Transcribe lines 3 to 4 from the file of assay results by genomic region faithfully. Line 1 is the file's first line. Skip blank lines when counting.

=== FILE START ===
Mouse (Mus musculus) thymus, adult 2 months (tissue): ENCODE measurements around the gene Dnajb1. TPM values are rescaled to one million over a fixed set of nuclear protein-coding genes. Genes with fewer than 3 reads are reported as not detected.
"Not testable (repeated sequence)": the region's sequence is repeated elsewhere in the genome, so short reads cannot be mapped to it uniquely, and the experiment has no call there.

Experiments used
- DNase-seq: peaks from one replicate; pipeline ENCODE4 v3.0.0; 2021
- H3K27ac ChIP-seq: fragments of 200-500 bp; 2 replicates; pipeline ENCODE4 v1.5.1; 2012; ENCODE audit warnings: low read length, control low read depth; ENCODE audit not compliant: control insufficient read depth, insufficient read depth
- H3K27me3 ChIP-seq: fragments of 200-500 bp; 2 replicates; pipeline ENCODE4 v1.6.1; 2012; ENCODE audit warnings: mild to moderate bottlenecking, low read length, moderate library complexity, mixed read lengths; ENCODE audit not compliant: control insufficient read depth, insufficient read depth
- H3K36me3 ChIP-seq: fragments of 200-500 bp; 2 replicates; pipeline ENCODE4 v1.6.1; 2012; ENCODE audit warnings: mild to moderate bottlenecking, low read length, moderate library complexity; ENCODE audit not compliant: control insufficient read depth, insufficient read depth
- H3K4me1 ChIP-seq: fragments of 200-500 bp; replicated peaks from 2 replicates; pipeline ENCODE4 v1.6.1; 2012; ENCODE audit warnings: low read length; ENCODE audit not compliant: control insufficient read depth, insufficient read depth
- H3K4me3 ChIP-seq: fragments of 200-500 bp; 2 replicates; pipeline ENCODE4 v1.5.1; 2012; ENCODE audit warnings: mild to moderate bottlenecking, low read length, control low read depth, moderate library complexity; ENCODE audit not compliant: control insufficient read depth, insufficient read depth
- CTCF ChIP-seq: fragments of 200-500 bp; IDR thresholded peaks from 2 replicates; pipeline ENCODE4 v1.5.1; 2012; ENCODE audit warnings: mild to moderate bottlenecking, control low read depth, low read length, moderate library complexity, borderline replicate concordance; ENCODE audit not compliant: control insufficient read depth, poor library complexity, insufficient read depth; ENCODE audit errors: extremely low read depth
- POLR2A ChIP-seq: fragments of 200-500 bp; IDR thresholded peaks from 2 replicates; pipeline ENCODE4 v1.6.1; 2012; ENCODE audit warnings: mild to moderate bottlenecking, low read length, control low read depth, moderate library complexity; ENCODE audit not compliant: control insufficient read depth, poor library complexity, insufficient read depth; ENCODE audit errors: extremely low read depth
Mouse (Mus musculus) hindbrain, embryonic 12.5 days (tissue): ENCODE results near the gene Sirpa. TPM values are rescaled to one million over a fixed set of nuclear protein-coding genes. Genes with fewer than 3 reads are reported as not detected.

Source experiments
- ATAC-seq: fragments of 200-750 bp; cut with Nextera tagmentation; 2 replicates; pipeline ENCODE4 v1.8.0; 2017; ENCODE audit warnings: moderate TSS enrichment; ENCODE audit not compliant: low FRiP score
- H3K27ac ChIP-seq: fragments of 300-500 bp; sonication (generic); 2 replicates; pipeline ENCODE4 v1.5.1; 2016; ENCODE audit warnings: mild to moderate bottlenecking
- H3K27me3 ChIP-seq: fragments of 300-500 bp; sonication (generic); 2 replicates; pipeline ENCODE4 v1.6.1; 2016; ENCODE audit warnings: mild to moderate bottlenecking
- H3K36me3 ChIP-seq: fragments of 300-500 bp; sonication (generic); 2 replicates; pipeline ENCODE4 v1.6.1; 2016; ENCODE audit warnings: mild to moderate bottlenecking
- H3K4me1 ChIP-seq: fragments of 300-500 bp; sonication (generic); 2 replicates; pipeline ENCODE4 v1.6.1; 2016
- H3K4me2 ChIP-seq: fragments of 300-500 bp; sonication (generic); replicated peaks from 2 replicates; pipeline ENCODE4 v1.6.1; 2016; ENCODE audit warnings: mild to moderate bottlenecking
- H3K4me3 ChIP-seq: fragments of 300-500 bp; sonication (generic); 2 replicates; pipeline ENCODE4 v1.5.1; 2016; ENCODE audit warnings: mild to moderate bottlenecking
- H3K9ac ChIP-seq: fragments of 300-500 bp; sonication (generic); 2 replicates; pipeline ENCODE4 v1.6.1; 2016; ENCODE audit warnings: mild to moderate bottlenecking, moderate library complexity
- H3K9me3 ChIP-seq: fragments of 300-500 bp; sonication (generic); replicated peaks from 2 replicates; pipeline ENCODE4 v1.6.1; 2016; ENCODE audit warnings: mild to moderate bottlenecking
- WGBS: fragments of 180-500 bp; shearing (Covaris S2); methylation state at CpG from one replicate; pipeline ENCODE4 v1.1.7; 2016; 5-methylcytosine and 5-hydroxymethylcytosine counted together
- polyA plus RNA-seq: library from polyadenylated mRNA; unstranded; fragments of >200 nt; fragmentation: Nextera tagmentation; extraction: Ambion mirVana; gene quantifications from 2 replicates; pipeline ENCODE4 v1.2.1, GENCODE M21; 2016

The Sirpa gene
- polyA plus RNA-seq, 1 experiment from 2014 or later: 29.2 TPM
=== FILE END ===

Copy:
Experiments used
- DNase-seq: peaks from one replicate; pipeline ENCODE4 v3.0.0; 2021